How To Segregate Different Cable Types In Substation?

Segregating low-voltage power cables, control cables, and instrumentation cables in the substation cable trench or cable tray system is generally not necessary. High-voltage power cables should be segregated from all other cables. Cables installed in stacked cable trays should be arranged by descending voltage levels, with the higher voltages at the top.

High-voltage power cables
These cables should be installed so that the high voltage cannot be impressed on any lower voltage system. Methods for achieving this segregation are

a) Installation of high-voltage cables in raceways that are separated from low-voltage power and control cables and from instrumentation cables. Installation of different voltage classes of high-voltage power cables in separate raceways is also suggested.

b) Utilization of armored shielded cables (separate raceways are still suggested).

Low-voltage power and control cables
These cable classifications may be mixed. Consideration should be given to insulation deformation when cable\ diameters differ greatly. When cable classifications are mixed, the power cable ampacity is calculated as if all the cables were power cables.

Instrumentation cables
These cables should be installed to minimize noise pickup from adjacent circuits and equipment. Methods for achieving segregation are

a) Installations that provide physical separation between the instrumentation cables and any electrical noise source [B15], [B38].
b) Installation in separate enclosed magnetic raceways.
c) Cable construction configurations, such as twisted conductors and shielding.
d) Installation of analog signal cables separate from all power and control cables, and from unshielded cables carrying digital or pulse type signals. Shielded voice communications cable (without power supply conductors) may be included in raceways with analog signal cables.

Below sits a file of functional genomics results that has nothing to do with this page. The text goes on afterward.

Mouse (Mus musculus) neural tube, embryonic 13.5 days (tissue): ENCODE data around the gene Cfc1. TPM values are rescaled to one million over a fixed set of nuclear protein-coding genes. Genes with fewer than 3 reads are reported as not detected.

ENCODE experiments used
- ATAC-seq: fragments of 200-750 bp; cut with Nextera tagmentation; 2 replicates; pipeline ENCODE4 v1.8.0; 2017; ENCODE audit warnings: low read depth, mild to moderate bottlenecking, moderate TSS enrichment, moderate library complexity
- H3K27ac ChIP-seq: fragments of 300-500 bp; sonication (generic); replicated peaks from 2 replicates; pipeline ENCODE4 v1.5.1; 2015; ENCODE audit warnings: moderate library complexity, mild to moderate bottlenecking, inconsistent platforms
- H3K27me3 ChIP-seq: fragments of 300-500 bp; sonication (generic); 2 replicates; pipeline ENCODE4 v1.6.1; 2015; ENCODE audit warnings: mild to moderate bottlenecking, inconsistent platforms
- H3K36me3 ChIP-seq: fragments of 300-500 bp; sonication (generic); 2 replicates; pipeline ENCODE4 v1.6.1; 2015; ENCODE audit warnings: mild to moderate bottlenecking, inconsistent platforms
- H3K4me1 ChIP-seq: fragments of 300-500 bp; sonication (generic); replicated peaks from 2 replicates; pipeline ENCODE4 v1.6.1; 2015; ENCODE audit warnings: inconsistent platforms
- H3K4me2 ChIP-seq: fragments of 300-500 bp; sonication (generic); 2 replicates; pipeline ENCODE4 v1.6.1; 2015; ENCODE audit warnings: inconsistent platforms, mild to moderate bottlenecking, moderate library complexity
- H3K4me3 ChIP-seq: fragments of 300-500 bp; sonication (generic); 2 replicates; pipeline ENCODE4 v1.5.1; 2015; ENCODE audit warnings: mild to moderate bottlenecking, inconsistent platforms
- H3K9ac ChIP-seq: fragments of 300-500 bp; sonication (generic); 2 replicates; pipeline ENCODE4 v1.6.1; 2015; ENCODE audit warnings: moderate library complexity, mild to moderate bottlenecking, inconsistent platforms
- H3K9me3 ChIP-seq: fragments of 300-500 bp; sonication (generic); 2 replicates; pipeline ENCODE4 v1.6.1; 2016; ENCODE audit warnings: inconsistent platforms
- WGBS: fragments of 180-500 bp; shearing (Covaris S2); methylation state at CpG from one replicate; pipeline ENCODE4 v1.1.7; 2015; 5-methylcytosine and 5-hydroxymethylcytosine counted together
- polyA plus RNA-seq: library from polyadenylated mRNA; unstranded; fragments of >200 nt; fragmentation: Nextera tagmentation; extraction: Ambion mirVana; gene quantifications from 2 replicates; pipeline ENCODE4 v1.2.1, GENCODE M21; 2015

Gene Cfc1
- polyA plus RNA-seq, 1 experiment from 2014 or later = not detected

e) Segregation of telephone and other communication type cables from all other substation cables.

Additional information on instrumentation cable may be found in NEMA WC 55-1989.

Optical cable
From the outside, an optical cable looks like any electrical multiconductor cable; however, it is lightweight and flexible compared to metal conductor cable. Typical optical cable diameter ranges from less than 1/8 in (3.175 mm) to 3/4 in (19.4 mm), depending on fiber numbers and cable construction.

The most common optical cable jacket materials are polyethylene (all types), PVC, and polyurethane. The placement of optical cable in conduit is quite common. Conduit offers protection from crushing, ground disruption, rodents, and other environmental abuse. In addition, the cable is easier to replace or upgrade in the future.

Several methods and types of conduit systems are used. For example, one configuration includes pre manufactured segregated ducts or large ducts with multiple plastic, high-density polyethylene “inner ducts” installed inside. The inner ducts can be smooth walled or corrugated either longitudinally or horizontally.

One method of installation involves a composite optical overhead ground wire (OPGW) on a transmission line to link substations together. The OPGW is usually terminated in a standard splice case at a substation structure. At this splice case, it is interfaced with the substation optical cable.

The substation optical cable should be installed in conduit from the splice case into the substation cable duct or trench system. The optical cable should be installed in conduit from the substation cable duct or trench system to the control house where it is terminated on a fiber termination panel.

There are important differences to be considered in the handling and installation of fiber optic cable, as compared to metallic cable. In ladder type cable tray, optical cable may be subjected to stress due to the weight of other cables which can induce microbending into the optical cable.

Therefore, it may be a better practice to place the optical cable in a separate duct installed in the tray. Optical cables in substations should be installed in the same manner as metallic conductor cables. This\ practice requires robust optical cables that can withstand normal construction handling and still protect the fibers inside.

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